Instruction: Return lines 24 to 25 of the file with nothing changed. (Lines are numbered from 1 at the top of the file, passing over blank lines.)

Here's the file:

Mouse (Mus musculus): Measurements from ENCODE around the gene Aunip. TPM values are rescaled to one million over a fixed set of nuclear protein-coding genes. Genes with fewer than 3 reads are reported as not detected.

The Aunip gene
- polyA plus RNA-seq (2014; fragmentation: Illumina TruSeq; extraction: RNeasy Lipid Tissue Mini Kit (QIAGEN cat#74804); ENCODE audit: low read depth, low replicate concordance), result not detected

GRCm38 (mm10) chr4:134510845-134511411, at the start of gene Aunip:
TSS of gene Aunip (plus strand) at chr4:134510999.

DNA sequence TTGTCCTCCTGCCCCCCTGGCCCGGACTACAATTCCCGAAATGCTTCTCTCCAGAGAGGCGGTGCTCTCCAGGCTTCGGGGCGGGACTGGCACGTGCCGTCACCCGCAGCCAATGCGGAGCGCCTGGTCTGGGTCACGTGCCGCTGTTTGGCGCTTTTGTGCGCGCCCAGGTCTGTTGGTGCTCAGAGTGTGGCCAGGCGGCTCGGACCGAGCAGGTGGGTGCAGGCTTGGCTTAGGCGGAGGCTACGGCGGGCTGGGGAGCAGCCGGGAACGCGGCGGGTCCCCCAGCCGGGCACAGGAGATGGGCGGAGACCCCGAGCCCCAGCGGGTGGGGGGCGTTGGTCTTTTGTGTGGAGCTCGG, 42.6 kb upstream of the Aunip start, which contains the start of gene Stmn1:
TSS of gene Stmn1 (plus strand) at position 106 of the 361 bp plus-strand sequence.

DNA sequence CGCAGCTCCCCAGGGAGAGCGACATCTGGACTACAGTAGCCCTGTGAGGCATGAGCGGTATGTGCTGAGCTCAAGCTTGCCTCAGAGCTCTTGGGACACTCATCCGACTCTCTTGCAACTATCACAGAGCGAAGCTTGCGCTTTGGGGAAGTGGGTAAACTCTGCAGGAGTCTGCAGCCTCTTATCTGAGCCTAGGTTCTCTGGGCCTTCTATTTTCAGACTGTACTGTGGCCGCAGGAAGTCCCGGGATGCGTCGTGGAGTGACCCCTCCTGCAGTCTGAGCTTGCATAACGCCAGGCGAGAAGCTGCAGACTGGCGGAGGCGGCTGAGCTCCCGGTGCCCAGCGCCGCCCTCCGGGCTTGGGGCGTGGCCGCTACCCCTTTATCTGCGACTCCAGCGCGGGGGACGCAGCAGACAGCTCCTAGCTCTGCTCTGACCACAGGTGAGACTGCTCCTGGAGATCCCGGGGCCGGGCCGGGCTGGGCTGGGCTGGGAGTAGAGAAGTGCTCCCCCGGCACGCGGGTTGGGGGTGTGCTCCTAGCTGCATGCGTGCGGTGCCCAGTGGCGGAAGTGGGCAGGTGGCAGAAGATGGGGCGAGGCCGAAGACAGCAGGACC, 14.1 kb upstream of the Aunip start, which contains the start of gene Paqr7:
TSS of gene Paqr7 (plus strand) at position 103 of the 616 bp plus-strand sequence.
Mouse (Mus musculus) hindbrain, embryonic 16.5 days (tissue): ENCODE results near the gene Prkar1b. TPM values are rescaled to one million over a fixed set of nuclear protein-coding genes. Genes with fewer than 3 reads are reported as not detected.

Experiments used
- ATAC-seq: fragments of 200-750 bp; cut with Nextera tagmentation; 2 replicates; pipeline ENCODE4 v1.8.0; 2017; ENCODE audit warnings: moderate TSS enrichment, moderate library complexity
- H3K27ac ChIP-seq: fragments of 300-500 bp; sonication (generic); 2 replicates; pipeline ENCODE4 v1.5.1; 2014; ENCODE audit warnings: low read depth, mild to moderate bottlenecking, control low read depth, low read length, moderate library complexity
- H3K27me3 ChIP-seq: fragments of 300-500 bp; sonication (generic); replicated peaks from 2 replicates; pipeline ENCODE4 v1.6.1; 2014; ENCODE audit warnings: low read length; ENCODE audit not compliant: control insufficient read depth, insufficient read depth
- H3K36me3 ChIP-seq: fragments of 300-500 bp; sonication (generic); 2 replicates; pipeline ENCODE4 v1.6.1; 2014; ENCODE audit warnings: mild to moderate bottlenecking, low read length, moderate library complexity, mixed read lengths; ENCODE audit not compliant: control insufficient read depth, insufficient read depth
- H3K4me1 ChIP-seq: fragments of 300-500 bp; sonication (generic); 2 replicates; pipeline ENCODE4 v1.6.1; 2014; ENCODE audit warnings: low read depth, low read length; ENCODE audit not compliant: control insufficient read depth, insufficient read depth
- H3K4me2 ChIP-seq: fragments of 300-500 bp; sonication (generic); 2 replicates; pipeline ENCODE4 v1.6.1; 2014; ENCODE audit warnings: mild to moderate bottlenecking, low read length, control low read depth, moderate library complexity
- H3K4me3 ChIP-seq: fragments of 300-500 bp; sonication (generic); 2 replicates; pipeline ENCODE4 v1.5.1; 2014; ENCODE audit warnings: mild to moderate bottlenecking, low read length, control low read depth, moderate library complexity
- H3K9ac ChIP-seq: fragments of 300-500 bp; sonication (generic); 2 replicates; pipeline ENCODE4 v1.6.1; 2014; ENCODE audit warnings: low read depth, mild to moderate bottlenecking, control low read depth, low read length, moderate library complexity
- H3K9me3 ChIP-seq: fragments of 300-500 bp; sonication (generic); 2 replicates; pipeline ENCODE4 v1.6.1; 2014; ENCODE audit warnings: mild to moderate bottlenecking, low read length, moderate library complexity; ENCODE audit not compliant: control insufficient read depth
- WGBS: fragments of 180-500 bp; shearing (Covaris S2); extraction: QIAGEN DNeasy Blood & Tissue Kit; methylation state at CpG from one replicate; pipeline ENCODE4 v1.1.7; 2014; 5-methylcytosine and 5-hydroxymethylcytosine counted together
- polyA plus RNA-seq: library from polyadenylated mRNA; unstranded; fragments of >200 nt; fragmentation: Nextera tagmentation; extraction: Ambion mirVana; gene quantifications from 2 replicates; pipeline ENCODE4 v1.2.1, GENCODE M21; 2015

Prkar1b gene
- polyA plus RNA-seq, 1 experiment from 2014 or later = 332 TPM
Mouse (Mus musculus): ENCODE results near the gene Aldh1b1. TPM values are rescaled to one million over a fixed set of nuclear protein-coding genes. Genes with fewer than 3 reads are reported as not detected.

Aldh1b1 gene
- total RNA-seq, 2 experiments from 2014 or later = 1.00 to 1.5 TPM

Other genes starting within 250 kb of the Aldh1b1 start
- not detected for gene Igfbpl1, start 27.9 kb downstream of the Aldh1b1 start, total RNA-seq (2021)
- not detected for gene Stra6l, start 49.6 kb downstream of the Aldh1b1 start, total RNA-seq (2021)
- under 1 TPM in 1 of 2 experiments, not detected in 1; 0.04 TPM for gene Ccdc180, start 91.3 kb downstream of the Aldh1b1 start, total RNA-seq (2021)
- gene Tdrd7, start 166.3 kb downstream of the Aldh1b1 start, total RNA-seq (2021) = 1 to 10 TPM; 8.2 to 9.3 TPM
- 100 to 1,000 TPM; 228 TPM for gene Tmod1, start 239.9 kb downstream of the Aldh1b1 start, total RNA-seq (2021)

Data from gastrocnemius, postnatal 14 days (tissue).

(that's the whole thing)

- polyA plus RNA-seq, 1 experiment from 2014 or later = 332 TPM
Mouse (Mus musculus): ENCODE results near the gene Aldh1b1. TPM values are rescaled to one million over a fixed set of nuclear protein-coding genes. Genes with fewer than 3 reads are reported as not detected.